The Writer's Almanac

Each day, Garrison Keillor reads a poem and relates stories of significant events touching literary history.

Recent Episodes

The Writer’s Almanac for March 21, 2015

After we’d walked for at least an hour, heading toward the Vatican on a broiling August day, I began thinking about how long the tour we’d signed up for was going to be, and how many sacred things would be on view, and how much complicated information the guide would tell us about the ancient... Read more »

The Writer’s Almanac for March 20, 2015

In the subway late at night. Waiting for the downtown train at Forty-second Street. Walking back and forth on the platform. Too tired to give money. Staring at the magazine covers in the kiosk. Someone passes me from behind, wearing an orange vest and dragging a black hose. A car stops and the doors open.... Read more »

The Writer’s Almanac for March 19, 2015

The young are walking on the riverbank, arms around each other’s waists and shoulders, pretending to be looking at the waterlilies and what might be a nest of some kind, over there, which two who are clamped together mouth to mouth have forgotten about. The others, making courteous detours around them, talk, stop talking, kiss.... Read more »

The Writer’s Almanac for March 18, 2015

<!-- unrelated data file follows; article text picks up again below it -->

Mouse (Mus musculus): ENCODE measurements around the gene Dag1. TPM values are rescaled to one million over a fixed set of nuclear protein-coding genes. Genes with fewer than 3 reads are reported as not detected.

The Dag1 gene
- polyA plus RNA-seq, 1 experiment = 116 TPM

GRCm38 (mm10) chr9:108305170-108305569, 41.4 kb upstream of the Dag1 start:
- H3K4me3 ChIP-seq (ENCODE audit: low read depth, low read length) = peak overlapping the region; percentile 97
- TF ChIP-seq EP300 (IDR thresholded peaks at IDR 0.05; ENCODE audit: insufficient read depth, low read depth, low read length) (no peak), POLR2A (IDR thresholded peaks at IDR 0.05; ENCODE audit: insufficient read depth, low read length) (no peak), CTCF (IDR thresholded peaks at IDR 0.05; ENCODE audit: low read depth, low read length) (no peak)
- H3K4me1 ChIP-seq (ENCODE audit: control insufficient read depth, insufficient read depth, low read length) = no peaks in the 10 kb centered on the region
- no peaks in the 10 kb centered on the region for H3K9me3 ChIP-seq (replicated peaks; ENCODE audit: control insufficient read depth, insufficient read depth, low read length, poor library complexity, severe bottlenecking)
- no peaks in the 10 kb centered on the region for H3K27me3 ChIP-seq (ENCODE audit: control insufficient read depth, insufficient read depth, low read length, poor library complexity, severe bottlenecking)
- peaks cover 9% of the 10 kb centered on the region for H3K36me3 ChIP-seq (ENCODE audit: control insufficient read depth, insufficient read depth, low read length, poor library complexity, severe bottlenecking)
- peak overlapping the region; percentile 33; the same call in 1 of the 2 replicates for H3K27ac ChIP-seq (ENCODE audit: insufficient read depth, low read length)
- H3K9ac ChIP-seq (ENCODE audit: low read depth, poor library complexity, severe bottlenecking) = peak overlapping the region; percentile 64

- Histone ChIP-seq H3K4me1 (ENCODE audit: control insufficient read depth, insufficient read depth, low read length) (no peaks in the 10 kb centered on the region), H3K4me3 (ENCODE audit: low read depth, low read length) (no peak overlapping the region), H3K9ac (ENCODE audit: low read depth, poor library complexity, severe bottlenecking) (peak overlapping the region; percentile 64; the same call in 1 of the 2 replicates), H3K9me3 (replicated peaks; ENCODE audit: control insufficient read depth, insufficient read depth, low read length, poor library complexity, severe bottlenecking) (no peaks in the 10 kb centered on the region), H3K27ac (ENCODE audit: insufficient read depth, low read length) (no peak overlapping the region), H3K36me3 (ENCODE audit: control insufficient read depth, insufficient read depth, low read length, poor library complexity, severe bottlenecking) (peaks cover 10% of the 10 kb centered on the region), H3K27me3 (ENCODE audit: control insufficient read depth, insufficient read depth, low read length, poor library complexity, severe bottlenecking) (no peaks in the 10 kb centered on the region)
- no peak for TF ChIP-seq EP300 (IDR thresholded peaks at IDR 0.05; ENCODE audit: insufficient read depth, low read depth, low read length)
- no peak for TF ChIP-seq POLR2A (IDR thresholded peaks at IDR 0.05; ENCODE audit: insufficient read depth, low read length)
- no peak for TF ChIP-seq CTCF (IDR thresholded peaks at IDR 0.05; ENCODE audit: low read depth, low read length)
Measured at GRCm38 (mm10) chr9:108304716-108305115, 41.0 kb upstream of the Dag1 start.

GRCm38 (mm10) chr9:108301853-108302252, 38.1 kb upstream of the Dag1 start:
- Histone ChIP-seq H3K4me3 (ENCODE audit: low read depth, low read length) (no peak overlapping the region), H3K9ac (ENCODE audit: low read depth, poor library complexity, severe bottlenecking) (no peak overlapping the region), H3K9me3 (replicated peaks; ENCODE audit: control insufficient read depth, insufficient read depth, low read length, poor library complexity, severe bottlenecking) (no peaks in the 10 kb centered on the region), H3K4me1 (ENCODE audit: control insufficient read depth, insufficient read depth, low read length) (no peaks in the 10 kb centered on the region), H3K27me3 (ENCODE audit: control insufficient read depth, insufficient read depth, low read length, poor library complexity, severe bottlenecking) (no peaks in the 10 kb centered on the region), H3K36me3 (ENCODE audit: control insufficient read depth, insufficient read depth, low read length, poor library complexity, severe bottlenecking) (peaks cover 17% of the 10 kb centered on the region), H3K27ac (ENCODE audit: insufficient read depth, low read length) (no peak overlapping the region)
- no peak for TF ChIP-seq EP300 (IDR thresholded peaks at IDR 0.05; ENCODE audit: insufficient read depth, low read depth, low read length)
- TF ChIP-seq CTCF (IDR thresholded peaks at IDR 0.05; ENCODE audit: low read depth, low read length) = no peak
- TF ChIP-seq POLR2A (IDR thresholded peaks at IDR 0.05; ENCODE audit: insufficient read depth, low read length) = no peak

Lying here in the tall grass Where it’s so soft Is this what it is to go home? Into the earth Of worms and black smells With a larch tree gathering sunlight In the spring afternoon And the gates of Paradise open just enough To let out A flock of geese.

The Writer’s Almanac for March 17, 2015

All my past life is mine no more; The flying hours are gone, Like transitory dreams given o’er, Whose images are kept in store By memory alone. The time that is to come is not; How can it then be mine? The present moment ‘s all my lot; And that, as fast as it is... Read more »

The Writer’s Almanac for March 16, 2015

There are days we would rather know than these, as there is always, later, a wife we would rather have married than whom we did, in that severe nowness time pushed, imperfectly, to then. Whether, standing in the museum before Rembrandt’s “Juno,” we stand before beauty, or only before a consensus about beauty, is a... Read more »